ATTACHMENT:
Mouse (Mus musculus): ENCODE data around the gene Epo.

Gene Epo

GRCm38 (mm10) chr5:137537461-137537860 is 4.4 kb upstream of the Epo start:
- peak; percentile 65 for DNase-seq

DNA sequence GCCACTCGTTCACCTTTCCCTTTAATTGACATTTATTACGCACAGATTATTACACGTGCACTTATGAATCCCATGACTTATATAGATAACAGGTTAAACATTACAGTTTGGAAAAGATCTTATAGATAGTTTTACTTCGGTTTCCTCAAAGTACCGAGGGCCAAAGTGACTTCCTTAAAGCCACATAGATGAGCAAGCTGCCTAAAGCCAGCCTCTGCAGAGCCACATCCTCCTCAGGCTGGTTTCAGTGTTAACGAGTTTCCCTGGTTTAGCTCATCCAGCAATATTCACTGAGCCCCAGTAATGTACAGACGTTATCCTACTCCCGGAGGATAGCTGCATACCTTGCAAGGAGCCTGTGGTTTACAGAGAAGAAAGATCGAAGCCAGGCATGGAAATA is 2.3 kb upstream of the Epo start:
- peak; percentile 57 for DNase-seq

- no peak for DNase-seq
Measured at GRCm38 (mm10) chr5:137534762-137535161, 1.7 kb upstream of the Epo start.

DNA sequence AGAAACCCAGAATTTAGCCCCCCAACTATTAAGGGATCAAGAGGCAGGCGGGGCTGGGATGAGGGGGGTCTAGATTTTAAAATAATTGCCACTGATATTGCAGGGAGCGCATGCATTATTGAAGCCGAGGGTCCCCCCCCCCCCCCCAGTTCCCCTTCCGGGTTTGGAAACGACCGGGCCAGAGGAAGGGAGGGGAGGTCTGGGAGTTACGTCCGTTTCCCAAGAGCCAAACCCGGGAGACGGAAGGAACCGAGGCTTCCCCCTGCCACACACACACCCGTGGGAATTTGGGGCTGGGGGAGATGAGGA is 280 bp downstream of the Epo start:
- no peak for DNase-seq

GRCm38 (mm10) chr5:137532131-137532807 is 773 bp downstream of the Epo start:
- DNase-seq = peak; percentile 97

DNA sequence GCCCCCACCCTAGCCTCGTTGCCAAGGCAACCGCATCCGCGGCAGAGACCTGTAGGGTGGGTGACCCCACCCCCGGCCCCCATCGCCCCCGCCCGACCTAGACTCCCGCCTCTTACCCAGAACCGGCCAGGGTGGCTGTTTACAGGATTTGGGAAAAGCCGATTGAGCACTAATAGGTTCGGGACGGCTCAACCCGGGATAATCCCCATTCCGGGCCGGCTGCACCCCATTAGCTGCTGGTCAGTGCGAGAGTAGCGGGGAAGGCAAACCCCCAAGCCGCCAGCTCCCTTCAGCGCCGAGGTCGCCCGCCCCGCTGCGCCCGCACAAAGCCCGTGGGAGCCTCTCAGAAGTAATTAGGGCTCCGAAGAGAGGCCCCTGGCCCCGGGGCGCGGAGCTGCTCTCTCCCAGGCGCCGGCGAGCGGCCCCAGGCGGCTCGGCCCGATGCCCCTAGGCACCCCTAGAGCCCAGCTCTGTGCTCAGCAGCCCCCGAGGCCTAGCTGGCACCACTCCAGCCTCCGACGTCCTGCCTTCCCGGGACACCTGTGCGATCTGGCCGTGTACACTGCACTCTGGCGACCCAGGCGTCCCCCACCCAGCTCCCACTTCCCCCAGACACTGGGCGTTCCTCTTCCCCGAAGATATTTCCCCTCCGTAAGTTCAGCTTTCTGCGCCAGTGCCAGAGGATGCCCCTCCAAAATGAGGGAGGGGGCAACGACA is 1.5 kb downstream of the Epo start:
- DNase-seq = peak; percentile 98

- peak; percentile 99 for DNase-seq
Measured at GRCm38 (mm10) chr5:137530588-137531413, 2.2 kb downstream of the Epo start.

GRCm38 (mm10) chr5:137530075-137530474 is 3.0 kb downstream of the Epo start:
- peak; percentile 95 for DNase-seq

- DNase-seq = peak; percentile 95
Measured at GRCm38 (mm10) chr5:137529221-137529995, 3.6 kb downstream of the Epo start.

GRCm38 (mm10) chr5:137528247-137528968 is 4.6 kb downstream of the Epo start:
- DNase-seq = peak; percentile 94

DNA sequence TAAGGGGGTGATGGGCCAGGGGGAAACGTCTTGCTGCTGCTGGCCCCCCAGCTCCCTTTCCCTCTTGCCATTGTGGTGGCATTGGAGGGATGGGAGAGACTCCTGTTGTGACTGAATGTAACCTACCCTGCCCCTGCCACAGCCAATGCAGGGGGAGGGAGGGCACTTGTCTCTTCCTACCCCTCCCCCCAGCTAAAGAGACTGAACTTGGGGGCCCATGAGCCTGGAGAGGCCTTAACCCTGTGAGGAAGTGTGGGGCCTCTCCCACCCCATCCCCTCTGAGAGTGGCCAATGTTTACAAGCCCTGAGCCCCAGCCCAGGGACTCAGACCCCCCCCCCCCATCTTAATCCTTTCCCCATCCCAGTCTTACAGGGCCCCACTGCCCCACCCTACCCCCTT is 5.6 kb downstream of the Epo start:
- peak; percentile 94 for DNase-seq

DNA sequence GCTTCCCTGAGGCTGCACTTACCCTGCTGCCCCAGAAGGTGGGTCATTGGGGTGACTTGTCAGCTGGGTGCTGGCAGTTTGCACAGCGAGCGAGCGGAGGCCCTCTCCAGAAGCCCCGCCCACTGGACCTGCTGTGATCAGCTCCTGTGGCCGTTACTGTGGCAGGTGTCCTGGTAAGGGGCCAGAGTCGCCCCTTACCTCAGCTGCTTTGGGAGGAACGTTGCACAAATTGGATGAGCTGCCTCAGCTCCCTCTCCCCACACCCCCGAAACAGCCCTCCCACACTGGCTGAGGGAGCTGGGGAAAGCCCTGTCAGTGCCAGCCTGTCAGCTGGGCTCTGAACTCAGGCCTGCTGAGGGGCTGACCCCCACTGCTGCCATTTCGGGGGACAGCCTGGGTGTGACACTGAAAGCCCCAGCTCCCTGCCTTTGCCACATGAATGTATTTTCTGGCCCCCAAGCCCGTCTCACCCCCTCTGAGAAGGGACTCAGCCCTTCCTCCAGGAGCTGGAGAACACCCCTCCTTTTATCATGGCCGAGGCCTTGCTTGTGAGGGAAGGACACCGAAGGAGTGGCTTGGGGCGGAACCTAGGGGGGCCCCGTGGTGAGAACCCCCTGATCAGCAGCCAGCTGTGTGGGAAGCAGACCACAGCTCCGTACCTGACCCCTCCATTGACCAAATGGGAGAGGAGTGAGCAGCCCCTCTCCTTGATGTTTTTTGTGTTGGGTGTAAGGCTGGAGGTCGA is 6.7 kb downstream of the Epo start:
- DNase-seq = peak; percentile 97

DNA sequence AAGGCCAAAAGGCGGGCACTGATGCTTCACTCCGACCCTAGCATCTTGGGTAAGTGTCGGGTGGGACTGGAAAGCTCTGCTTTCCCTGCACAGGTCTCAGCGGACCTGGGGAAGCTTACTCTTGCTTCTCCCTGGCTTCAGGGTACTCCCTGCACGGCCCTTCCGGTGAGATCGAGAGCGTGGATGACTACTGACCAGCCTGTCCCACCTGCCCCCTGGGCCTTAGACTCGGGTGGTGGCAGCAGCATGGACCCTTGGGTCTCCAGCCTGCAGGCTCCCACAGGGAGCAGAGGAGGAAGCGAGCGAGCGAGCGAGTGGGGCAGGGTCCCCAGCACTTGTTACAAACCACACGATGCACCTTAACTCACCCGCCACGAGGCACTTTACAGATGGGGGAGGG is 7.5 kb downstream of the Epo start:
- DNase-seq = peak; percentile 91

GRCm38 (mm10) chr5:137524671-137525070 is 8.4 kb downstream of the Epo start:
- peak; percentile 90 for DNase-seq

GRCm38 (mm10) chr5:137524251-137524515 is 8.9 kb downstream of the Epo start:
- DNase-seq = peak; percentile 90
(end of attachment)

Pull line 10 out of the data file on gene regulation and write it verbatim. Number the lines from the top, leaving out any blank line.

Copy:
- no peak for DNase-seq